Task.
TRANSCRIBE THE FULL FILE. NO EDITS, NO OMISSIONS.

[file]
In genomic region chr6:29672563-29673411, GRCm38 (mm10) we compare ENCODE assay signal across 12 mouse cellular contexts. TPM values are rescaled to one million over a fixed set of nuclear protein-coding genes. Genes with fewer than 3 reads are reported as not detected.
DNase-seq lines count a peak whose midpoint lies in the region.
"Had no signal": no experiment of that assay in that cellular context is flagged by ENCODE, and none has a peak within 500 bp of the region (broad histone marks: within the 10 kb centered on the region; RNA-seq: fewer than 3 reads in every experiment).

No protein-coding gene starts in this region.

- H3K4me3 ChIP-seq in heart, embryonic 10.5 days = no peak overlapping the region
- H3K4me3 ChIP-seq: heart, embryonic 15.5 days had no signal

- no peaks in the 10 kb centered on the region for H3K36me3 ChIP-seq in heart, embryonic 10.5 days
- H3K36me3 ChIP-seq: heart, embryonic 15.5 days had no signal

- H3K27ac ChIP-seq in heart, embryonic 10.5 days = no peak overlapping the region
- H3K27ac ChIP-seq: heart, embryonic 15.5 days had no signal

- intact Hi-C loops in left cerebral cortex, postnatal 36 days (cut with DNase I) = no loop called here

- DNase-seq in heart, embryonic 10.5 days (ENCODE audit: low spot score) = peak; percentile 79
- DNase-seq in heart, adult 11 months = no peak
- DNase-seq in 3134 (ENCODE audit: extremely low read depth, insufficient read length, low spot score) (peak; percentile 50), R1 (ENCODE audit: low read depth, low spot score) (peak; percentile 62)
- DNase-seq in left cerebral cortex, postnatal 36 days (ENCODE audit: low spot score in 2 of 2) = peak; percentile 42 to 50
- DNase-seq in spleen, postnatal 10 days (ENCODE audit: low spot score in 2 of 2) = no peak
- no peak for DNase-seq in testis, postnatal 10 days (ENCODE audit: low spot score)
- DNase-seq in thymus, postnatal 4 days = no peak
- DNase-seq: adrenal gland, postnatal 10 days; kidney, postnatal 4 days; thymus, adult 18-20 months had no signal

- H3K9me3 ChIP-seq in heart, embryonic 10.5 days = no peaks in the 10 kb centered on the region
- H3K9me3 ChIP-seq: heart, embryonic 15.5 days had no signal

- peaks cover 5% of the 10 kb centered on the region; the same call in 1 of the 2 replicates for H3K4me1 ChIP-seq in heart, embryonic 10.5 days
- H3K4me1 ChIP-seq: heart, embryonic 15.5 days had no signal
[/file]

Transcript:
In genomic region chr6:29672563-29673411, GRCm38 (mm10) we compare ENCODE assay signal across 12 mouse cellular contexts. TPM values are rescaled to one million over a fixed set of nuclear protein-coding genes. Genes with fewer than 3 reads are reported as not detected.
DNase-seq lines count a peak whose midpoint lies in the region.
"Had no signal": no experiment of that assay in that cellular context is flagged by ENCODE, and none has a peak within 500 bp of the region (broad histone marks: within the 10 kb centered on the region; RNA-seq: fewer than 3 reads in every experiment).

No protein-coding gene starts in this region.

- H3K4me3 ChIP-seq in heart, embryonic 10.5 days = no peak overlapping the region
- H3K4me3 ChIP-seq: heart, embryonic 15.5 days had no signal

- no peaks in the 10 kb centered on the region for H3K36me3 ChIP-seq in heart, embryonic 10.5 days
- H3K36me3 ChIP-seq: heart, embryonic 15.5 days had no signal

- H3K27ac ChIP-seq in heart, embryonic 10.5 days = no peak overlapping the region
- H3K27ac ChIP-seq: heart, embryonic 15.5 days had no signal

- intact Hi-C loops in left cerebral cortex, postnatal 36 days (cut with DNase I) = no loop called here

- DNase-seq in heart, embryonic 10.5 days (ENCODE audit: low spot score) = peak; percentile 79
- DNase-seq in heart, adult 11 months = no peak
- DNase-seq in 3134 (ENCODE audit: extremely low read depth, insufficient read length, low spot score) (peak; percentile 50), R1 (ENCODE audit: low read depth, low spot score) (peak; percentile 62)
- DNase-seq in left cerebral cortex, postnatal 36 days (ENCODE audit: low spot score in 2 of 2) = peak; percentile 42 to 50
- DNase-seq in spleen, postnatal 10 days (ENCODE audit: low spot score in 2 of 2) = no peak
- no peak for DNase-seq in testis, postnatal 10 days (ENCODE audit: low spot score)
- DNase-seq in thymus, postnatal 4 days = no peak
- DNase-seq: adrenal gland, postnatal 10 days; kidney, postnatal 4 days; thymus, adult 18-20 months had no signal

- H3K9me3 ChIP-seq in heart, embryonic 10.5 days = no peaks in the 10 kb centered on the region
- H3K9me3 ChIP-seq: heart, embryonic 15.5 days had no signal

- peaks cover 5% of the 10 kb centered on the region; the same call in 1 of the 2 replicates for H3K4me1 ChIP-seq in heart, embryonic 10.5 days
- H3K4me1 ChIP-seq: heart, embryonic 15.5 days had no signal